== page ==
Looking for living (and dead) relatives from Allentown PA, Father was James Allen Yoder (B) 01-18-08, his father was Ira S Yoder born sometime in 1886 I believe, married Grace Haines from Fleetwood PA. Last known address was Allentown PA, believe there was another son, possibly Robert who moved to Florida. Jaydine Yoder Knight, 4982 Jasper Rd, Springfield OR 97478 <djknight@ix.netcom.com> Springfield, Or
Can you post a query and see if anyone knows where Jacob and Barbara Yoder (YA8) are buried? I do not believe they died in Stark County. They do not have a record and the records are really quite complete for that time period. Thanks Jackie Mitchell, 5238 Taylor Rd., Norton, Oh 44203
Frances (Vroni) Yoder, b: abt 1680, d: abt 1735, daughter of Daniel Yoder, m: Michael Denlinger, b: abt 1685, d: Feb. 1735 in Lancaster Co., son of Jakob Denlinger (?). They came from Ibersheim, Germany, to America. I am descended from Michael and Vroni's son Jacob Denlinger, married to Anna Schenk. I would also appreciate hearing any further information. Joe Miller, P.O. Box 885, Southeastern, PA 19399
Trying to locate any information about the above named Veronica YODER and Michael DENLINGER. They are supposed to be the parents of Mary DENLINGER b 1728 Lancaster Co,PA who mar Jacob HOCKMAN, Joseph FUNK and Michael KLIPPLE in Shenandoah Co, VA per From the Rhine to the Shenandoah by Daniel W. BLY. Mike Judd, 21623 Nesting Court, Lutz, FL 33549
In my line I have:Anna Yoder (that's all I know about her) married to Andrew Steiner Sr. their daughter was Sophia Steiner born Jan. 23, 1866 She married Rev. Solomon Virkler. Charmaine Virkler Campany <cjcamp@northnet.org> POBOX 376 Brewery Hill Road, Croghan, New York 13327
Looking for childhood friend..Tim Yoder...born 1960-1963. He lived in Midland, Michigan in 70s-80s. Parents officers in the Salvation Army. His father passed away sometime around 1984-1987,on the date of December 21st, the same day my own mother died. I would like very much to contact Tim Yoder. You can contact me at the following e-mail address: Kimberly Walker, Hesperia Unified School District, 9144 Third Ave., Hesperia, CA 92345 Kimberly_Walker@eee.org
QUERY: Ref. 1860 Census; Jackson Twp., (Andrew) MO, #714: Conrad YODER (66/NC); wife, Mary (60/NC) & sons, David (37/IN) & Phillip (20/IN). Need info for Rebecca "DWYER" DUIRER (14/IN) who was also living in household. Other DWYER children lived with nearby families of John and Melinda (ROBERTS) TOWNSEND; Peter & Luannie WELLS; and Marion and Sarah WELLS. Is YODER family related to the DWYER, ROBERTS, TOWNSEND or WELLS families? F. M. Miller, 8500 Evanston Ave., Raytown, MO 64138-3347 <ceagle52@earthlink.net>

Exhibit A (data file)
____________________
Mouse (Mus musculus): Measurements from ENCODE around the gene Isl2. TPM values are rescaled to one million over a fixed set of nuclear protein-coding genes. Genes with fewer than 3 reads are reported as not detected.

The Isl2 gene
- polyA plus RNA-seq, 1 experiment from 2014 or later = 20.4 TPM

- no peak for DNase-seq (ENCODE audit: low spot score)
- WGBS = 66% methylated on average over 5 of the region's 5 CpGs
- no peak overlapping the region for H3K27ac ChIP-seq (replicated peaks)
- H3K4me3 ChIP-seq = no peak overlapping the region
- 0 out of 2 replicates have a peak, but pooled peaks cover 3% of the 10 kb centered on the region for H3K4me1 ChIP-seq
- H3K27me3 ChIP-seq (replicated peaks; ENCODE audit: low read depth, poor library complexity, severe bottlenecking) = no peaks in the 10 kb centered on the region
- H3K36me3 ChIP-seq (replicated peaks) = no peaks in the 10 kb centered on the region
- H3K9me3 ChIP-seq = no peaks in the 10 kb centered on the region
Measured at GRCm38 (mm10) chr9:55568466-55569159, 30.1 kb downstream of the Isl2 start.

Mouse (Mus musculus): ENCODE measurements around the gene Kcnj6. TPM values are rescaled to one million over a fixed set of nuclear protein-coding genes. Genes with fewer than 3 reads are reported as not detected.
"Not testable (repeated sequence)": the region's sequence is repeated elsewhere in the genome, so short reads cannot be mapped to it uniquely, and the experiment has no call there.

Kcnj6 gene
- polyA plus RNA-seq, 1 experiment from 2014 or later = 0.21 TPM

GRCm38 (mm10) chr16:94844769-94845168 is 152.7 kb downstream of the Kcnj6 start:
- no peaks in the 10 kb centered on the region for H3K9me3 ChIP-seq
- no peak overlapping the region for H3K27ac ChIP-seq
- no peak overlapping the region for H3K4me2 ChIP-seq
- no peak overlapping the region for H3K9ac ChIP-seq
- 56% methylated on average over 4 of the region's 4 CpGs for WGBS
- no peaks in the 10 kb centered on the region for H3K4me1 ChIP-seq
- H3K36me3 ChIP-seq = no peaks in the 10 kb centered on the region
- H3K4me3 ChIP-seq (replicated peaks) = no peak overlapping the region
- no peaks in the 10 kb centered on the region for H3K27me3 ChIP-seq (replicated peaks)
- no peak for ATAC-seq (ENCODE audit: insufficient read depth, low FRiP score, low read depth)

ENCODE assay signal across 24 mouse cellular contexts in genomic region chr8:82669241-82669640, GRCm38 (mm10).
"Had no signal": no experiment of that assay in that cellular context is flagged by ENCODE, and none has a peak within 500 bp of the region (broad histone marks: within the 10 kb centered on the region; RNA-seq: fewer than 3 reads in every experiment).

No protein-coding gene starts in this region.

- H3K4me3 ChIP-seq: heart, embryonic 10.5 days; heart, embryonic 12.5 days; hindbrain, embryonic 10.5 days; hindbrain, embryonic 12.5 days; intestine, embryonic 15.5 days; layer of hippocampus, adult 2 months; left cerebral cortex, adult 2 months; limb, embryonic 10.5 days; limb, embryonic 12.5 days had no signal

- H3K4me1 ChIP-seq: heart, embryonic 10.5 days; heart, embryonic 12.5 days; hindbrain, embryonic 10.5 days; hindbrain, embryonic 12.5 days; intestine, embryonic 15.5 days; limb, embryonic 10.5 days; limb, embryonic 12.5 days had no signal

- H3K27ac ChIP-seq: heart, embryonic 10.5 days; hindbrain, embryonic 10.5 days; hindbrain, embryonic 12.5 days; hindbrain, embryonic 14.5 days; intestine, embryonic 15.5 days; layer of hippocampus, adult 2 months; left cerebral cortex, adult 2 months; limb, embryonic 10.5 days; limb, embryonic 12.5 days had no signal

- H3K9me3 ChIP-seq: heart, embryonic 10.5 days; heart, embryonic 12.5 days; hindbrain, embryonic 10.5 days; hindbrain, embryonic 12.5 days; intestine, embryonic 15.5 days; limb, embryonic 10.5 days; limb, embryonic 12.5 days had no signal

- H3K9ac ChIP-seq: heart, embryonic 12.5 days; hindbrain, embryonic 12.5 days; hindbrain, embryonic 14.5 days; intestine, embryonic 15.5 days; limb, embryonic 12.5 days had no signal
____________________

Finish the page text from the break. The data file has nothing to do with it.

G-Grandfather Harvey Yoder m. Maraget Shepley, had son Claude Yoder b. 1922, Claude & wife Charlotte lived in Detroit, MI. Would like to trace back my Yoder ancestry. Write: Josephine Leone, 38850 Gainsborough Drive, Clinton Twp, MI 48038<leone@c3net.net> ********************************************************

Seeking info re John Yordy who md Catherine Reeser, sister of my 3GGF, born 8 Feb. 1801- d. 12 July 1871- Lower Augusta twp. Northumberland Co. PA. and any descendants. Thanks !!Marshall W. McCoy <mccoym@wndi.com> Seattle, WA USA

Descendants of Christian Mueller b. Switzerland and lived inBerks Co, PA include: Anna Yoder who married Jacob Stutzman and Madgalena Yoder who married Abraham Gerber. Any information on these Yoders would be greatly appreciated. I am most interested in information about the MILLER family from Westover, Somerset, MD & Holmes Co, OH. Nancy Schiebert,900 N. Lilac Lane, Midwest City, OK 73110. <NSchiebert@aol.com>
Would like to hear from anyone who knows origin of Helen Yoder of Liberty, Pa..married to a Bailey--Robert Yoder<Redoy@MSN.COM> Duquesne, Pa
My g-grandmother-Emily Kitory Evelyne Yoder married Alexander Pounds September 15, 1899 but I don't know where. She was born April 6, 1879 and died on February 10, 1925. I think maybe in the Corning, Arkansas area. She was buried in Nelson Cemetery in Datto, Arkansas so I am told. There is no marker on her grave, and no one seems to be able to find it. Any information on how I can go about finding this information out. Emily's father's name was Layfette Yoder (Con235) and her mother was Caroline. Pat Becker311 Meece Avenue, Nancy, Kentucky 42544 <beckep@som-uky.campus.mci.net>
Trying to locate any information about the above named Veronica YODER and Michael DENLINGER. Supposed parents of Mary DENLINGER b 1728 Lancaster Co,PA who mar Jacob HOCKMAN, Joseph FUNK and Michael KLIPPLE in Shenandoah Co, VA per From the Rhine to the Shenandoah by Daniel W. BLY. Mike Judd ,21623 Nesting Court, Lutz, FL 33549 <Elaphe2@aol.com>
My grandmother was Lillie May Yother m. John McAdams. Theylived in Texarkana, AR all of their married lives. I believe that Lillie was born in Little River Co, AR. in 1889. Lillie's father was Isaac Yother m. Martha Adeline Williams. He was born in GA about 1865 and Martha was born in MO. around 1868. Isaac's mother was Nellie Melinda (last name unknown). Nellie Melinda must have been widowed by 1888 because she is listed in AR land records in 1888. I do not know the county though. Isaac left Martha when the children were very young so I my grandmother didn't know much about him.WStrip@aol.com, Joan Striplin, 1236 Thornhill St.,Alma, AR 72921
My Grandmother was Barbara Yoder out of Franklintown, Pa. I was born in Harrisburg, Pa to Robbie Parker. Lost all contact with my father's family (Yoders) about 7 years ago. Would like to know about my relatives. --Jamie Bonnett, 4019 N. 60th St, Omaha, NE 68104